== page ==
More than one-third of all U.S. adults have metabolic syndrome, which refers to a cluster of five factors that increase your risk of developing cardiovascular disease and Type II diabetes:
- High blood pressure
- Low, so-called “good” HDL cholesterol
- High blood sugar
- High triglycerides (blood fats)
- A large waistline
Fortunately, a brand–new study found that men and women diagnosed with metabolic syndrome can improve their disease risk simply by adding tart cherries to their diet. I’ll tell you all about that study in a moment. But first, let’s talk a little bit more about the health benefits of this bright, red fruit…
Tart cherries prove useful in combatting pain and infection
According to historical accounts, tart cherries originated in Turkey and spread to Rome by 72 B.C. From there, they slowly spread across Europe. And by the 1500s, King Henry VIII of England famously enjoyed eating them and even oversaw the planting of cherry trees in the kingdom. (Eating cherries probably helped relieve the ailing king’s gout.)
Of course, in addition to helping to treat gout, tart cherries have a long history of use as a medicinal remedy for arthritis, dementia, pain, and many other conditions related to chronic inflammation.
They belong to the plum family (Prunus cerasus) and contain loads of beneficial plant polyphenols—including anthocyanins, which target and reduce chronic inflammation.
Anthocyanins, in particular, are powerful antioxidants that give cherries and berries their characteristic color. They also benefit the lining of your blood vessels and possibly prevent plaque buildup in arteries.
Which brings me back to the new study…
Tart cherries support healthy blood sugar and metabolism
Researchers at Florida State University in Tallahassee wanted to examine the effect of tart cherry juice on metabolic and heart health. So, they recruited participants from the local community, ages 20 to 60 years, with at least three of the five criteria for being diagnosed with metabolic syndrome.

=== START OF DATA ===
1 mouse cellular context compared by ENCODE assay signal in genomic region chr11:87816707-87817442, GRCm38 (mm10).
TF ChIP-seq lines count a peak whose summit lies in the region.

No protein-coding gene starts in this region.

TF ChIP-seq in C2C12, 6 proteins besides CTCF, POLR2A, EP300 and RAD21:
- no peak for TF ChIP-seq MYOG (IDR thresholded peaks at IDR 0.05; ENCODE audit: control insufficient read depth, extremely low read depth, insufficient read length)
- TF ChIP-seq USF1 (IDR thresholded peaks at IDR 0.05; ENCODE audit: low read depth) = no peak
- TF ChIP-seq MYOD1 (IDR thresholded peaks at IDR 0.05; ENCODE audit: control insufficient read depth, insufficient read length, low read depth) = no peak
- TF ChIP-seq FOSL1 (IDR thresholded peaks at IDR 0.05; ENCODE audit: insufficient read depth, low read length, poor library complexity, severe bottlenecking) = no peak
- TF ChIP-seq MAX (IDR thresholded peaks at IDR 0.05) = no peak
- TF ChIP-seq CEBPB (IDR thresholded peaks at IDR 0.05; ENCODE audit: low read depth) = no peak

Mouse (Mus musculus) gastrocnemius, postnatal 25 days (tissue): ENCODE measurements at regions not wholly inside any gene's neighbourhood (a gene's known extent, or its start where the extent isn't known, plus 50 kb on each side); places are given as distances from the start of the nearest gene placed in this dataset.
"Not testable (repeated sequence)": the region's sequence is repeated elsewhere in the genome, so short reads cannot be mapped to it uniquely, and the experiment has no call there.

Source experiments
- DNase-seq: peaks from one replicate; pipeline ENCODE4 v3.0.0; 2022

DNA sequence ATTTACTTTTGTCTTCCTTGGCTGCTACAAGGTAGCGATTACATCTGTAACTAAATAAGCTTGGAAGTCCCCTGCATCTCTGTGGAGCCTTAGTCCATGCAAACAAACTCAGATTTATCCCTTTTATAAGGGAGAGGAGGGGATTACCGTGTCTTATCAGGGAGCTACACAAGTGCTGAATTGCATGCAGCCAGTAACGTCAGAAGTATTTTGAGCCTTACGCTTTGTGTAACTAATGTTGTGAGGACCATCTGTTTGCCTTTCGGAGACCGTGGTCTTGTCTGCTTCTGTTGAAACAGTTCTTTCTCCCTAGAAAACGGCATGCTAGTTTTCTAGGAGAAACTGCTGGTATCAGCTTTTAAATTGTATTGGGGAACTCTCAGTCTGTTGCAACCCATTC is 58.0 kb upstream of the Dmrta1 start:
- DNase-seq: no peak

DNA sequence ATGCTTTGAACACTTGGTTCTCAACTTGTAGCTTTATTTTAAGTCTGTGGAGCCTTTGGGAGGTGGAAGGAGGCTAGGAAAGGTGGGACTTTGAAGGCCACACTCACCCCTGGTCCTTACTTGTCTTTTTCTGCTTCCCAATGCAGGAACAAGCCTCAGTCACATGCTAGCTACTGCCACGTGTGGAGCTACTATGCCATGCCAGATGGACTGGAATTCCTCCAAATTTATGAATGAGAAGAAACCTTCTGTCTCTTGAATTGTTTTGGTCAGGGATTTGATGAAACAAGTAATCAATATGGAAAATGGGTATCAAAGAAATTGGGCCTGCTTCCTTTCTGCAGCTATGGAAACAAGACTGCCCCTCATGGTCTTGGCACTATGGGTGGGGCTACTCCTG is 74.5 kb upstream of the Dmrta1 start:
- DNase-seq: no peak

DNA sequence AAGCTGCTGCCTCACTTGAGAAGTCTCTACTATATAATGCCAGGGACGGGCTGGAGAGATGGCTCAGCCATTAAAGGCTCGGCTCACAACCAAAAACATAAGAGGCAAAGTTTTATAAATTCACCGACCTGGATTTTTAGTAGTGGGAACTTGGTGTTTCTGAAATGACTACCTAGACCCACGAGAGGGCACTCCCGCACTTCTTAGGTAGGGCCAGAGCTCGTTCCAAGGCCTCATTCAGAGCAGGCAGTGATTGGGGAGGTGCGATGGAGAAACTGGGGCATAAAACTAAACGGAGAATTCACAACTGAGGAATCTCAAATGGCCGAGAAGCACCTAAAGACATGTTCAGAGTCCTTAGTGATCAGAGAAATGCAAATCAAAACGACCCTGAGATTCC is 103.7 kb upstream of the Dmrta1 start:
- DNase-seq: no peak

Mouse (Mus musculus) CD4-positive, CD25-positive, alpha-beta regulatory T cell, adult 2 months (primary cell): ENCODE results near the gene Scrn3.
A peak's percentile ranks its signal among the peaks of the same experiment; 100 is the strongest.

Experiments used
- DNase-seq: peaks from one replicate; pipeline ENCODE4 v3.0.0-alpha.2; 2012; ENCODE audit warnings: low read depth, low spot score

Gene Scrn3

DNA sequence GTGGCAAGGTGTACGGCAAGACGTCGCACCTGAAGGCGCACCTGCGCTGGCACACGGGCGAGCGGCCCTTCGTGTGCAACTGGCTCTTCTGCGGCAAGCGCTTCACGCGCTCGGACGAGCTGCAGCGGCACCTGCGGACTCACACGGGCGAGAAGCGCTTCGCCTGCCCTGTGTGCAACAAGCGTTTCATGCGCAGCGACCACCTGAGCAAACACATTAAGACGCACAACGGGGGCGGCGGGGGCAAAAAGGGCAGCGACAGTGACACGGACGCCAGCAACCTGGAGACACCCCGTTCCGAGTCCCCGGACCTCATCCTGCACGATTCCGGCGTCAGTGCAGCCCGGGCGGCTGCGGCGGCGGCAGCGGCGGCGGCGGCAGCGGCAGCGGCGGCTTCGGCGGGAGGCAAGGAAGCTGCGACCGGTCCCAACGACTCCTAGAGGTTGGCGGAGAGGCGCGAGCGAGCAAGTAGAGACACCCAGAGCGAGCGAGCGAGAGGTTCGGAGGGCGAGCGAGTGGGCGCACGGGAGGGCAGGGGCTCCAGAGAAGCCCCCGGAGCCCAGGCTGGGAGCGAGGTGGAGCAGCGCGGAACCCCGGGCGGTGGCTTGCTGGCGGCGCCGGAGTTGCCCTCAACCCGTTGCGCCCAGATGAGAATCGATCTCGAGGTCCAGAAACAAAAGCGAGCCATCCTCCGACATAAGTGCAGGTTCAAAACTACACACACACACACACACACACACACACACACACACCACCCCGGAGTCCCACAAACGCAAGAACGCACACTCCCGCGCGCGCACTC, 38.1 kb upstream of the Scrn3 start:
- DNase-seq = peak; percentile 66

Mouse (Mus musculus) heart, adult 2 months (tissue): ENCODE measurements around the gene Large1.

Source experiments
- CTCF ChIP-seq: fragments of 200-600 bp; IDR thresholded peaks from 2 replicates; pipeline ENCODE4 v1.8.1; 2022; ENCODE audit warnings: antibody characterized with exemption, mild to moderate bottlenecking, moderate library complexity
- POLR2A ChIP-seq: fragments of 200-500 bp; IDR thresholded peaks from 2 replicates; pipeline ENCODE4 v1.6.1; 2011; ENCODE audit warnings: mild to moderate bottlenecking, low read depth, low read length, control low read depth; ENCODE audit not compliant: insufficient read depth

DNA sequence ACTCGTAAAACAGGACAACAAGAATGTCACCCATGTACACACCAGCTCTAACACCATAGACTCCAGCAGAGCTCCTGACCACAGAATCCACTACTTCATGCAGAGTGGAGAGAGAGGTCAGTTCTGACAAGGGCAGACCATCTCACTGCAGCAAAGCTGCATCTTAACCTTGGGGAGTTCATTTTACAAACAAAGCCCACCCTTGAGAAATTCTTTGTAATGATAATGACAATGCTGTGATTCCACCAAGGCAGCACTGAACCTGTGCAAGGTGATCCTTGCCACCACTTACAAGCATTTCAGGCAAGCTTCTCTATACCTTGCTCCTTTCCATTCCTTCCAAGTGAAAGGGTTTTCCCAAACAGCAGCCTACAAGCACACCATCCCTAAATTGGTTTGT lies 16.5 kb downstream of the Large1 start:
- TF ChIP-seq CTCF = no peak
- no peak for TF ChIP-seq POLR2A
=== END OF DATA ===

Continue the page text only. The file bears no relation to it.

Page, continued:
Then, they divided the participants into two groups…
The first group drank 480 mL (two cups) of Montmorency tart cherry juice each day for 12 weeks. The second group drank an artificial cherry placebo drink, matched for number of calories, each day for 12 weeks.
The researchers also conducted physical assessments of all the participants at the study’s outset, in the middle of the study at six weeks, and at the end at 12 weeks.
Compared to the control group at six and 12 weeks, the tart cherry group had:
- Lower total cholesterol.
- Lower so-called “bad” LDL cholesterol.
- Lower levels of vascular cell adhesion molecules (VCAMs), a harmful biomolecule associated with atherosclerosis (hardening of the arteries).
- Improved insulin secretion. (Insulin helps push sugar from the blood into the tissues.)
- Better pancreatic beta-islet cell function. (Beta-islet cells help with insulin synthesis and secretion.)
- A healthier waist-to-hip ratio.
And this isn’t the first study to uncover the potential of tart cherries to improve metabolic and cardiovascular health…
In a previous, smaller study, blood pressure, insulin levels, and even arterial stiffness improved within just hours after drinking tart cherry juice!
Add cherries to your daily regimen
Wild cherries ripen in the mid–to–late summer here in the U.S. So, while it’s a little early in the year to find them fresh locally, you can always opt for frozen and/or dried tart cherries or tart cherry juice. (When picking a juice, just make sure to find a brand without added sugar.) I recommend eating at least 20 tart cherries daily.
While eating fresh tart cherries is always optimal, you can also consider taking a nutritional supplement with 2,000 mg of tart cherry extract. Though, as always when taking a nutritional supplement, be sure to work with a qualified health practitioner who knows about the benefits of natural remedies.
Of course, in addition to tart cherries, there are many natural approaches to help prevent and fight against heart disease. You can learn all about them in my Heart Attack Prevention and Repair Protocol. For more information about this innovative online learning tool, or to enroll today, click here now.
“Trends in the Prevalence of Metabolic Syndrome in the United States, 2011-2016.” JAMA. 2020;323(24):2526–2528. doi:10.1001/jama.2020.4501
“Effects of Montmorency Tart Cherry Juice Consumption on Cardiometabolic Biomarkers in Adults with Metabolic Syndrome: A Randomized Controlled Pilot Trial.” Journal of Medicinal Food, 12/11/20; 23(12). doi.org/10.1089/jmf.2019.0240
“Effects of Montmorency tart cherry supplementation on cardio-metabolic markers in metabolic syndrome participants: a pilot study.” Journal of Functional Foods. 2019; 57: 286-298. doi.org/10.1016/j.jff.2019.04.005